Lab Partners

A new collection of essays explores the ways scientific couples through history have navigated notions of how and by whom science should be practiced.

By Darleane C. Hoffman | June 12, 2013
Carl and Gerty Cori

Chemists Carl and Gerty Cori in their laboratory. The Coris’ successful collaboration in immunology led to a joint Nobel Prize in Physiology or Medicine in 1947.

Science History Institute

Annette Lykknes, Donald L. Opitz, and Brigitte Van Tiggelen, editors. For Better or for Worse? Collaborative Couples in the Sciences. Basel: Birkhäuser, 2012. $119.

Science has always been a collaborative endeavor, one where status and recognition are expected to be awarded justly. But what happens when the collaborators are husband and wife? The phrase “for better or for worse” is familiar to married partners and forms the theme of this collection on scientific couples who worked together between the late 18th and the late 20th centuries. They lived in the United States, continental Europe, and Britain, and each pair plays its own distinct role in history. Among them are amateurs, popularizers, ordinary professionals, and even Nobel laureates.

The contributors to this volume, all science historians, assess the success or failure of different styles of collaboration. Anyone interested in the history of science, chemistry, women’s or gay rights, or collaborations in general will find chapters to enjoy in For Better or for Worse? Contributions of special interest to the nonscientist include “Social Science Couples in Britain at the Turn of the Twentieth Century: Gender Divisions in Work and Marriage” and “The Making of a Bestseller: Alexander and Jane Marcet’s Conversations on Chemistry.

The case of Jane Marcet, who became far more famous than her husband, is possibly the most unusual. She first published her popular Conversations on Chemistry in 1806 with a collaborator—presumed by most to be her husband, a doctor. Marcet’s preface declared that the book was written by a woman and “particularly intended for a feminine readership,” though it proved popular with all genders, generating multiple British and American editions as well as several foreign-language translations.

Historically, however, the most common situations were those in which the husband received the credit, and even in some cases a Nobel Prize, for collaborative work done by both partners. Joy Harvey cites the case of André Lwoff and Marguerite Bordeleix Lwoff as epitomizing the problems faced by a brilliant scientist-wife. The two married in Paris when Marguerite was already working as André’s close colleague. Husband and wife published together, although Marguerite also published separately under her own name. But when André received a Nobel Prize in 1965, in conjunction with a male colleague and a male former student, no mention was made of Marguerite’s seminal contributions.

The shift in the late 19th and early 20th centuries from amateur to professional science often raised extra barriers to collaboration. Scientific couples faced antinepotism rules at universities and even some commercial organizations; these rules especially affected the careers of wives. But there are some notable success stories.

Gerty and Carl Cori, who jointly received the 1947 Nobel Prize in Physiology or Medicine, provide a good case study. They married while young medical students in Prague and published jointly on immunology before coming to the United States after World War I. Though employed at different institutes, they continued collaborative work despite disapproval from their respective bosses. When Carl was offered a chairmanship at Washington University in St. Louis, he refused to go unless a suitable position was offered to Gerty. Both were given positions, but only after the two jointly received the Nobel Prize did Gerty obtain a full professorship.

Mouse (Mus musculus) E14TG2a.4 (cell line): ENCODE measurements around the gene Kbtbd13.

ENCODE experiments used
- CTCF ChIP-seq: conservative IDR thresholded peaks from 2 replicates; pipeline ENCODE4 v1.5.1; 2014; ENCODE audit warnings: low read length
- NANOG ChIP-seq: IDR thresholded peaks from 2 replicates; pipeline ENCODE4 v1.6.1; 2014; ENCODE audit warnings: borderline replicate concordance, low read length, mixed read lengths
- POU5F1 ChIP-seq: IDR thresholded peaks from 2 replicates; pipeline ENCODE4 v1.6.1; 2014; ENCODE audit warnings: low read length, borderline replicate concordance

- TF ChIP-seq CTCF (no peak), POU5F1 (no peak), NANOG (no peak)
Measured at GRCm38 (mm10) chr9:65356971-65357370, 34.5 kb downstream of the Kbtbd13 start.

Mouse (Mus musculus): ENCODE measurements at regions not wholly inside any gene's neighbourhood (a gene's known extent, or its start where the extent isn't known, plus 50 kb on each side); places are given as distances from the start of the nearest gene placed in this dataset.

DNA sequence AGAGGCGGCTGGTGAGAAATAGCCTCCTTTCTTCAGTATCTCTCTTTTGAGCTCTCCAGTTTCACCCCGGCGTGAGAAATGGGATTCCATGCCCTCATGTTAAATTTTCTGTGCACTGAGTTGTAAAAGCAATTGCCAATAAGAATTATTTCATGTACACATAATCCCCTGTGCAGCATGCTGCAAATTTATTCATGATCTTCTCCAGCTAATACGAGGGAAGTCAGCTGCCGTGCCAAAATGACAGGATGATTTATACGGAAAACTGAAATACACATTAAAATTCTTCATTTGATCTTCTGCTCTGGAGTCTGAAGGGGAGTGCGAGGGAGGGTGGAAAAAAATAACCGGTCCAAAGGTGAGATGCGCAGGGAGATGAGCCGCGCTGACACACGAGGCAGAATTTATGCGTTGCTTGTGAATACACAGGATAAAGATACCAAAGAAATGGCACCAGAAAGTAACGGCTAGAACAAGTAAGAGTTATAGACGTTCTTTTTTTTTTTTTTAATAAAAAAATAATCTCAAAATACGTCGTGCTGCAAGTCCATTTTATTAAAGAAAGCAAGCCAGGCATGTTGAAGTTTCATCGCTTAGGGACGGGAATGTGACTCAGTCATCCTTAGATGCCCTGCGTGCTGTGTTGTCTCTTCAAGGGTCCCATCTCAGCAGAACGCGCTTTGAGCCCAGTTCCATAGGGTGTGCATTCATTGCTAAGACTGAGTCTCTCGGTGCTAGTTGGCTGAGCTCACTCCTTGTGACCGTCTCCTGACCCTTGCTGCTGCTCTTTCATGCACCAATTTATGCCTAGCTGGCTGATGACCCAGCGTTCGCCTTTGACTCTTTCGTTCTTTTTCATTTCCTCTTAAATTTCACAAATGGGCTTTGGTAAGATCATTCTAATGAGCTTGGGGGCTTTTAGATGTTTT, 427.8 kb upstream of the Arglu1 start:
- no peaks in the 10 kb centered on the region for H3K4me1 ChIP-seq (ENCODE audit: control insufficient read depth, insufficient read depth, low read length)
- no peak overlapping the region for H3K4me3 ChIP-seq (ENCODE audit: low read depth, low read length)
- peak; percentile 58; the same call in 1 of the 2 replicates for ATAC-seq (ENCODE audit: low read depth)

Probably the best-known success story is that of the Curies. (Less well known is that Marie Curie was to be left out of the 1903 Nobel Prize in Physics until Pierre objected.) Irene Joliot-Curie, Marie’s daughter, and Frederick Joliot, who shared the 1935 Nobel Prize in Chemistry, were careful to point out in their published papers individual as well as joint contributions. These cases serve to validate the advice I continue to give female graduate students: choose your significant other very carefully.

Marsha L. Richmond writes about Anna Rachel Whiting and Phineas Westcott Whiting as a model collaborative couple. The two married in 1918, creating a mutually satisfactory personal relationship that allowed them to pursue research together even when one was unemployed. Their approach to marriage and science served as a model for the many graduate students in their active research group, which included nearly equal numbers of women and men, something most unusual for the 1930s. Some of the group members married each other and went on to pursue collaborative research together.

Other chapters include Eileen Janes Yeo’s examination of gender divisions in work and marriage in 20th-century Britain, which is still relevant to 21st-century couples. And a topic I have never previously heard openly discussed in the sciences is aired by coeditor and contributor Donald Opitz, who presents an overview of the difficulties inherent in studying same-sex partnerships, given their historical and even current invisibility.

New collaboration styles made possible by modern technologies, such as telecommuting, are considered in the epilogue. Since no living couples were included in this book, the impact of these technologies—especially on women—has not yet been examined. Future research should explore how the contributions of individual scientists are assessed not only in current “big science” groups but in smaller groups of male and female scientists working at different sites and in different countries.